In the secondary, exploratory analysis of two different total daily doses (i.e. parallel-group comparison), there was no significant difference between mean FEV1 AUC0–24 response with olodaterol 5 μg BID and 2.5 μg BID (p = 0.1631; adjusted mean difference 0.037 L [95 % CI -0.015, 0.090]), while olodaterol 10 μg QD provided a greater mean FEV1 AUC0–24 response than olodaterol 5 μg QD (p = 0.0289; adjusted mean difference 0.059 L [95 % CI 0.006, 0.111]). Mean FEV1 AUC0–24 response was higher with olodaterol 5 μg BID compared to olodaterol 5 μg QD (p = 0.0038; adjusted mean difference 0.078 L [95 % CI 0.025, 0.130]).

The post hoc sensitivity analyses performed with placebo split according to treatment sequence were consistent with the primary analysis (p < 0.0001 for all comparisons with placebo) and gave similar estimates for treatment effect.

Analysis of the key secondary end points of FEV1 AUC0–12 and AUC12–24 responses supported the outcomes of the primary end point and provided additional information from within the 24-h measurement period for olodaterol QD and BID, indicating increased adjusted mean FEV1 AUC12–24 response for BID versus QD of the same daily dose, as would be expected (Table 2). Adjusted mean FEV1 at individual time points are shown in Additional file 1: Table S1.

Increased adjusted mean FEV1 AUC0–12 response with 2.5 μg BID versus 5 μg QD, but not with 5 μg BID versus 10 μg QD, was identified (Fig. 4a; Table 2). The adjusted mean difference from placebo in FEV1 AUC0–12 response ranged from 0.160 L (5 μg olodaterol QD; 95 % CI 0.121, 0.199) to 0.219 L (10 μg olodaterol QD; 95 % CI 0.181, 0.258), while results for FEV1 AUC12–24 response ranged from 0.144 L (5 μg olodaterol QD; 95 % CI 0.102, 0.187) to 0.242 L (5 μg olodaterol BID; 95 % CI 0.200, 0.285) (Fig. 4b). For both end points, an increase in adjusted mean difference from placebo was observed with an increasing total daily dose of olodaterol at both dosing frequencies (p < 0.0001 for all comparisons with placebo).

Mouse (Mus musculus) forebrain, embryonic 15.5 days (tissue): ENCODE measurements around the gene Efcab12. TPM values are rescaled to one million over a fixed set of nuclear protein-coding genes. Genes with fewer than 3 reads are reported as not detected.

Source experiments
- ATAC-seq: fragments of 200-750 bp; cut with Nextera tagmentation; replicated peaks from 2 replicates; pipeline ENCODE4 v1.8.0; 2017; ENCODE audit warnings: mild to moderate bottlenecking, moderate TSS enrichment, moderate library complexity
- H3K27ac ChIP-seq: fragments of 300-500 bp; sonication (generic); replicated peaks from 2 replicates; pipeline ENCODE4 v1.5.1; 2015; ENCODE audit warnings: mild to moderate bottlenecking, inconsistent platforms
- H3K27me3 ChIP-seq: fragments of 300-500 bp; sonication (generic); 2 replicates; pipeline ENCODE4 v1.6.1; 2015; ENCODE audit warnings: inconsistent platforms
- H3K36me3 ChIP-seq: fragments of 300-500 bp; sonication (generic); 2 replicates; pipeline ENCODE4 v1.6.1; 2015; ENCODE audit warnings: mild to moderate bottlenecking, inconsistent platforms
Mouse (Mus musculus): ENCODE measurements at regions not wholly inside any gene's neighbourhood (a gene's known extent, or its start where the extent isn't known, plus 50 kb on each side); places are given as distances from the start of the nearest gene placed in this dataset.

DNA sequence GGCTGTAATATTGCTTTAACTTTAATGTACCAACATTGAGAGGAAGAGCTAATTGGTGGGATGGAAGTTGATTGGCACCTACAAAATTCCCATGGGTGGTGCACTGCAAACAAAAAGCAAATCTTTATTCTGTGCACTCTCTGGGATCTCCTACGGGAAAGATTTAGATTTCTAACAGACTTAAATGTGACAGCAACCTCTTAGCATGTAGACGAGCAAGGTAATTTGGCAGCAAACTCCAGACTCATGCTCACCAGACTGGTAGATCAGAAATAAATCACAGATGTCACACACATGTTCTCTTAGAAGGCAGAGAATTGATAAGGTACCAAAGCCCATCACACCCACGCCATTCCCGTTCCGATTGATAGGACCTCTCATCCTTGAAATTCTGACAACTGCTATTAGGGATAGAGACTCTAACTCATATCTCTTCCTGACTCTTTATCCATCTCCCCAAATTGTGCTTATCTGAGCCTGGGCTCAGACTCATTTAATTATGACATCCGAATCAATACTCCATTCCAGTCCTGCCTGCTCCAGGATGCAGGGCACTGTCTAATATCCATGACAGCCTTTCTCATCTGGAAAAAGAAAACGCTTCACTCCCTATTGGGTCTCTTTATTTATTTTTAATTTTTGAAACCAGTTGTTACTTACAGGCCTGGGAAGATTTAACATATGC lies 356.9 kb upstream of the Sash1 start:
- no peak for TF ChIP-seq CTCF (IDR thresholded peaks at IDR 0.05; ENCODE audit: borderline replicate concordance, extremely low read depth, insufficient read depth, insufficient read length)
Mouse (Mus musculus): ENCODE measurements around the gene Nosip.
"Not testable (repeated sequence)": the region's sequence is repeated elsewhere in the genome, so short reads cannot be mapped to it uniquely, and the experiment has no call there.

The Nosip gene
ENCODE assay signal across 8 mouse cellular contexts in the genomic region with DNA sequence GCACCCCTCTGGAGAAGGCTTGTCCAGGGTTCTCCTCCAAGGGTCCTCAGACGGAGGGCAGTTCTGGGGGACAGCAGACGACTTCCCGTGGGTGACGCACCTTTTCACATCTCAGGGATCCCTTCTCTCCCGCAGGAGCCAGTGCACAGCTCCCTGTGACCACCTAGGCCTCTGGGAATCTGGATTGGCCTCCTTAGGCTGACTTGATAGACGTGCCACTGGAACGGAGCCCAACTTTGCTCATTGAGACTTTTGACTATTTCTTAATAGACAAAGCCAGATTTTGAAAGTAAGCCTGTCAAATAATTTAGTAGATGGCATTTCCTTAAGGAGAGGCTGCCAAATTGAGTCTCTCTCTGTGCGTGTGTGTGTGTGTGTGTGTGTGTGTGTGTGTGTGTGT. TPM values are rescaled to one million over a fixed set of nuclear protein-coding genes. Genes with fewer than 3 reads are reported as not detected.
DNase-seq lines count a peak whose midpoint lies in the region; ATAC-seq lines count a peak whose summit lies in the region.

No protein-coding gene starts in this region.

Fig. 4

Difference versus placebo at 3 weeks of adjusted mean FEV1 AUC0–12 (a) and AUC12–24 (b). FEV1: forced expiratory volume in 1 s; AUC0–12: area under the curve from 0 to 12 h; SE: standard error; BID: twice daily; QD: once daily; AUC12–24: area under the curve from 12 to 24 h

The analysis of FEV1 at all individual time points assessed at each visit after 3 weeks of treatment showed strong evidence of efficacy (p < 0.0005 for comparisons with placebo) with all olodaterol doses and dosing frequencies at all post-dosing points on the 24-h curve.

Assessment of mean FVC AUC0–24 response supported the results of the primary end point (Fig. 5), as did peak and trough FEV1 and FVC responses (Table 3 and see Additional file 1: Table S2) and PEF AUC0–24 (see Additional file 1: Table S3), peak and trough responses (data not shown).
Fig. 5

Adjusted mean FVC AUC0–24 at 3 weeks. FVC: forced vital capacity; AUC0–24: area under the curve from 0 to 24 h; SE: standard error; BID: twice daily; QD: once daily

Table 3

Adjusted mean peak and trough FEV1 and FVC responses at 3 weeks

    

Difference from placebo, L

End point

Treatment, μg

n

Mean FEV1/FVC response, L (SE)

Mean (SE)

95 % CI

p value

FEV1 peak response

Placebo

201